U.S. researchers said Monday that they have discovered a bacteria that live without light and without oxygen in a salt lake in Antarctica, an extremely severe climate, the same breed of bacteria may exist elsewhere in the solar system where they could find such forms of life. The bacteria lives 3,000 years “in isolation” away from any external ecosystems.
Incredible Bacteria Found in an Antarctica Frozen Lake.
The lake, called Vida, has a very high concentration of ammonia, nitrogen, hydrogen, sulfur and nitrate nitrogen oxide. The bacteria living there was discovered at a depth of 20 meters under the ice, the water has a salinity that exceeds 20% and reaches a temperature of -13 degrees Celsius.
“Lake Vida is an incredibly harsh environment. It has not been exposed to the surface for thousands, if not millions, of years,” said Mike Bentley, a professor of geology at Durham University. “If you understand life in extreme environments, you understand life better: it tells you what the controls are on life.”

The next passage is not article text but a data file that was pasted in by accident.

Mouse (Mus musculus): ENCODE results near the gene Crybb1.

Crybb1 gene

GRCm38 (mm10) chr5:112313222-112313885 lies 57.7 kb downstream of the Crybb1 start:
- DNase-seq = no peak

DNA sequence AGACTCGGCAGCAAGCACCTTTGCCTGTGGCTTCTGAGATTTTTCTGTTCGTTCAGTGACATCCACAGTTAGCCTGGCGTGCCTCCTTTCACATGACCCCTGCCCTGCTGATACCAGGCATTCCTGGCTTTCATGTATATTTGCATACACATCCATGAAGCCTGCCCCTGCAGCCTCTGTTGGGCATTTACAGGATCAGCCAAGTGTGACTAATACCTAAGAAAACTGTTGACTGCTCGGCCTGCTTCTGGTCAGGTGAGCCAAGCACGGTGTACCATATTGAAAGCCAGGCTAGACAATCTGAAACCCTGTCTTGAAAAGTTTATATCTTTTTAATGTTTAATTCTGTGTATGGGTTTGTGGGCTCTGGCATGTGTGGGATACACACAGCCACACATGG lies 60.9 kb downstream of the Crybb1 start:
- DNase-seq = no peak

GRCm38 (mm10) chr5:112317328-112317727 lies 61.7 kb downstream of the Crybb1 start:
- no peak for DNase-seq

High concentrations of hydrogen and nitrous oxide gas as an energy source may provide chemicals that allows the existence of an isolated bacteria, says one researcher. These gases are formed from chemical reactions in strongly salted water to nearby rocks rich in iron.
“We do not know yet anything about this geochemical process and microbial life in the frozen medium, especially in sub-zero temperatures,” said Alison Murray from the Institute for the study of deserts, University of Nevada U.S. affiliate, lead author of this study.
Despite the very low temperatures, the absence of light and high salinity, this environment contains a diverse fauna abundance of bacteria able to survive without the Sun’s energy.
Previous studies conducted in Lake Vida, located in the eastern Antarctic on McMurdo Valle, microbial ecosystems indicate that these were isolated from all external influences for nearly 3,000 years.
By contrast, other extreme ecosystems are still present in no light areas, near the hot springs that warm the ocean floor.